In a concerted effort to fortify its phytosanitary infrastructure, Eswatini successfully concluded a comprehensive seven-month assessment of its plant health inspection services.
Spearheaded by the Eswatini National Plant Health Inspection Services (NaPHIS), in collaboration with the International Plant Protection Convention (IPPC) Secretariat and a consortium of stakeholders including governmental bodies and private enterprises, this evaluation marks a significant milestone in bolstering the country’s agricultural security.
The assessment, constituting the final of three consensus workshops, represents a culmination of diligent efforts aimed at fortifying Eswatini’s phytosanitary framework. This initiative falls under the project “Strengthening of capacities and governance in food and phytosanitary control,” generously funded by the European Union since November 2022.
The project’s objective spans two crucial facets: enhancing food safety protocols and fortifying plant health measures. It forms part of a broader endeavour spanning nine African Union member countries within the COMESA framework, ensuring compliance with international obligations while strategising to strengthen trade regulatory systems and the country’s phytosanitary network.
Through the Phytosanitary Capacity Evaluation (PCE), an integral part of this project, stakeholders meticulously assessed Eswatini’s existing phytosanitary systems.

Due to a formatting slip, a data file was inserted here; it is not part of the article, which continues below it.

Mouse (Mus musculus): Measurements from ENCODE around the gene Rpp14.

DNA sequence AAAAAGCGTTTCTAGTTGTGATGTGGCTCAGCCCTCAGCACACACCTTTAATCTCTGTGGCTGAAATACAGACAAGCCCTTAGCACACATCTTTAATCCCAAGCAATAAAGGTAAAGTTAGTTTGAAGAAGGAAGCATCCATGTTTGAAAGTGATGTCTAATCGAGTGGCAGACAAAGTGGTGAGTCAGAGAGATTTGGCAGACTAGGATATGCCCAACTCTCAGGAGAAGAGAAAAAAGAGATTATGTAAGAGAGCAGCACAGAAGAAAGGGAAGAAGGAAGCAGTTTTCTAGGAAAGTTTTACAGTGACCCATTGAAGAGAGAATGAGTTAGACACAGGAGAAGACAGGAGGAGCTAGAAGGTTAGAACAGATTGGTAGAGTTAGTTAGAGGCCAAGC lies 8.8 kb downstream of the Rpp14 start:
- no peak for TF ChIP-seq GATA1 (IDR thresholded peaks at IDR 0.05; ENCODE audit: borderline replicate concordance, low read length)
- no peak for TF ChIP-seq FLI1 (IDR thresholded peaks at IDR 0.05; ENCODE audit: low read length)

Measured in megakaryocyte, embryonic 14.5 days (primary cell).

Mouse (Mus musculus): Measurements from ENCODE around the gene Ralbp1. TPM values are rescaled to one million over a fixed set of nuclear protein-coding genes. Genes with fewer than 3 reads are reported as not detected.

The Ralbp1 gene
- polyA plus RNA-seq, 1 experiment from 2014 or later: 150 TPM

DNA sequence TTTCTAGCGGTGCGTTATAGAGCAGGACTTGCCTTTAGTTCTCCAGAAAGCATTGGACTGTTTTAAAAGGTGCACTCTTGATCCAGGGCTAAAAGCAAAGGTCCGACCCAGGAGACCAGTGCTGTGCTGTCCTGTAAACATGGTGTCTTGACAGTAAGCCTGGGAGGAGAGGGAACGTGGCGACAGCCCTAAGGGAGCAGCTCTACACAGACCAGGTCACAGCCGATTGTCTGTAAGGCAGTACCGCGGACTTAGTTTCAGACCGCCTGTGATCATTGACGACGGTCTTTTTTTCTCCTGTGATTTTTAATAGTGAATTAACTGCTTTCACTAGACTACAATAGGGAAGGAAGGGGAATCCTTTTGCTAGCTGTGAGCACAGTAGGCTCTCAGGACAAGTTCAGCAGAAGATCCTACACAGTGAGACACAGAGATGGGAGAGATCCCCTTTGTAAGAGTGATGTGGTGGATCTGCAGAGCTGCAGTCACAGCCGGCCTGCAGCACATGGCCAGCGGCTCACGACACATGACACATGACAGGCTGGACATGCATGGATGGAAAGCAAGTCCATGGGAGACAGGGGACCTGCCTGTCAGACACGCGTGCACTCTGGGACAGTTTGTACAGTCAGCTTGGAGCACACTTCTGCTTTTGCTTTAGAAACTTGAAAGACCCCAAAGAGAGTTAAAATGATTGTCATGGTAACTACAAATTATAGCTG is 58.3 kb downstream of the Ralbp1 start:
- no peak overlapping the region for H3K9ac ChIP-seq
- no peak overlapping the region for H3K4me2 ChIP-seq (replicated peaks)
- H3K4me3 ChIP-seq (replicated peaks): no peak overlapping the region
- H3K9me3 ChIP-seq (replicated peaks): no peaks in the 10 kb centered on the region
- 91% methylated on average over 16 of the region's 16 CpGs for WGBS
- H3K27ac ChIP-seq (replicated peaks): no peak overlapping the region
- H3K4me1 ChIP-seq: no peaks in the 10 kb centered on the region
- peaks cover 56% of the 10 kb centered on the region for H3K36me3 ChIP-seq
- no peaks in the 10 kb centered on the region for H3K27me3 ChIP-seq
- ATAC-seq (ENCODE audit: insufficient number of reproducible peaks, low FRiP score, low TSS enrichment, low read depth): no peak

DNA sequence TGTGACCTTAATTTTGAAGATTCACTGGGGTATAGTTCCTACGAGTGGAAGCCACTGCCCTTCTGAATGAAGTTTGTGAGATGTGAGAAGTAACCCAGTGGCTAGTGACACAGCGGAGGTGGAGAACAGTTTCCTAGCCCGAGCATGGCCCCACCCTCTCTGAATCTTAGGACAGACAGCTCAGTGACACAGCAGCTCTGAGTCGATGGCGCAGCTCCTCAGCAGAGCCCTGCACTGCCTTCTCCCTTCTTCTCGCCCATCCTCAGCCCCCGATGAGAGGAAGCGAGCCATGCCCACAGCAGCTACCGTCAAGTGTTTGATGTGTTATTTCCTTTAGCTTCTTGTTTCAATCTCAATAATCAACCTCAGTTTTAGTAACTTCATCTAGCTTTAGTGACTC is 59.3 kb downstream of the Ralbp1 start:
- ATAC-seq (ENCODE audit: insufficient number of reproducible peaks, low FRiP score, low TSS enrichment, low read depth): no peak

These evaluations spanned three workshops, empowering national plant protection organisations (NPPOs) and private sector stakeholders to identify shortcomings and devise a comprehensive strategy to bolster these systems over the next five to ten years. The resultant strategy is poised to guide the country’s capacity development needs, potentially mobilising resources for its implementation.
Notably, IPPC-certified facilitators collaborated closely with NPPOs and stakeholders throughout this process, steering the PCE and formulating a national phytosanitary capacity development strategy aimed at enhancing plant health and stimulating economic growth.
The final workshop, following two preceding missions earlier in the year, served as the nexus of a seven-month journey for Eswatini. It culminated in the validation of prior workshop outcomes and the inception of a national strategic plan.
During the closing ceremony, senior government officials and partners were apprised of the PCE results, while key elements of the strategic plan were highlighted. This milestone paves the way for the creation of a National Phytosanitary Capacity Development Strategy and a costed plan intended to steer NaPHIS’s endeavours in enhancing national phytosanitary systems.
Anticipated outcomes encompass the implementation of national phytosanitary policies aligned with International Standards for Phytosanitary Measures (ISPMs) of the IPPC.
Additionally, stakeholders underscored the augmentation of NPPOs’ capacities to execute their functions effectively. The collective optimism expressed during the closing ceremony resonated with expectations of a significantly enhanced phytosanitary system for the Kingdom of Eswatini.
This conclusive workshop signifies not just the end of a meticulous assessment but also the genesis of a robust strategy poised to fortify Eswatini’s agricultural defenses and bolster its position in the global trade landscape.